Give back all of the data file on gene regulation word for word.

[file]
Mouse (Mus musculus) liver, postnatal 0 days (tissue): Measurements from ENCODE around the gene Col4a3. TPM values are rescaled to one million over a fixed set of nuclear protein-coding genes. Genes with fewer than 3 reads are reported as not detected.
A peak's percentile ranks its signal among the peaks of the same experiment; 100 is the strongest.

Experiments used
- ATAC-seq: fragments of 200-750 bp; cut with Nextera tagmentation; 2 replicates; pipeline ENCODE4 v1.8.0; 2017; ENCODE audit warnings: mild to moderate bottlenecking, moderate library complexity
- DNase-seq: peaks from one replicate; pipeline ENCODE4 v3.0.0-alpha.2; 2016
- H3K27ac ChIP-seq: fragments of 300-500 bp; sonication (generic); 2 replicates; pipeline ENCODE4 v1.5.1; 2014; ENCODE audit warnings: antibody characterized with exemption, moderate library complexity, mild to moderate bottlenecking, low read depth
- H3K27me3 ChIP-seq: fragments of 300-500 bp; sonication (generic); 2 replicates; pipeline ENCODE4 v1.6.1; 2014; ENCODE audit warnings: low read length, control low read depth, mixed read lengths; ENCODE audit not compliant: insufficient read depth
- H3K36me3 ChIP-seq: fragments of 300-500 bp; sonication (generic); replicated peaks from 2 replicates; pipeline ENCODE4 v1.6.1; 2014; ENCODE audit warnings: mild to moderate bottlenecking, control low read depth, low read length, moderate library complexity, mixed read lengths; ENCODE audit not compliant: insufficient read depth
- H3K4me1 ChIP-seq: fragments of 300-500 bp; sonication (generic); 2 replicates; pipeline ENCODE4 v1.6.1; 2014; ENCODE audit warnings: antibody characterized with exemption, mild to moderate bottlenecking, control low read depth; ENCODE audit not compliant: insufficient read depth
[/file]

Mouse (Mus musculus) liver, postnatal 0 days (tissue): Measurements from ENCODE around the gene Col4a3. TPM values are rescaled to one million over a fixed set of nuclear protein-coding genes. Genes with fewer than 3 reads are reported as not detected.
A peak's percentile ranks its signal among the peaks of the same experiment; 100 is the strongest.

Experiments used
- ATAC-seq: fragments of 200-750 bp; cut with Nextera tagmentation; 2 replicates; pipeline ENCODE4 v1.8.0; 2017; ENCODE audit warnings: mild to moderate bottlenecking, moderate library complexity
- DNase-seq: peaks from one replicate; pipeline ENCODE4 v3.0.0-alpha.2; 2016
- H3K27ac ChIP-seq: fragments of 300-500 bp; sonication (generic); 2 replicates; pipeline ENCODE4 v1.5.1; 2014; ENCODE audit warnings: antibody characterized with exemption, moderate library complexity, mild to moderate bottlenecking, low read depth
- H3K27me3 ChIP-seq: fragments of 300-500 bp; sonication (generic); 2 replicates; pipeline ENCODE4 v1.6.1; 2014; ENCODE audit warnings: low read length, control low read depth, mixed read lengths; ENCODE audit not compliant: insufficient read depth
- H3K36me3 ChIP-seq: fragments of 300-500 bp; sonication (generic); replicated peaks from 2 replicates; pipeline ENCODE4 v1.6.1; 2014; ENCODE audit warnings: mild to moderate bottlenecking, control low read depth, low read length, moderate library complexity, mixed read lengths; ENCODE audit not compliant: insufficient read depth
- H3K4me1 ChIP-seq: fragments of 300-500 bp; sonication (generic); 2 replicates; pipeline ENCODE4 v1.6.1; 2014; ENCODE audit warnings: antibody characterized with exemption, mild to moderate bottlenecking, control low read depth; ENCODE audit not compliant: insufficient read depth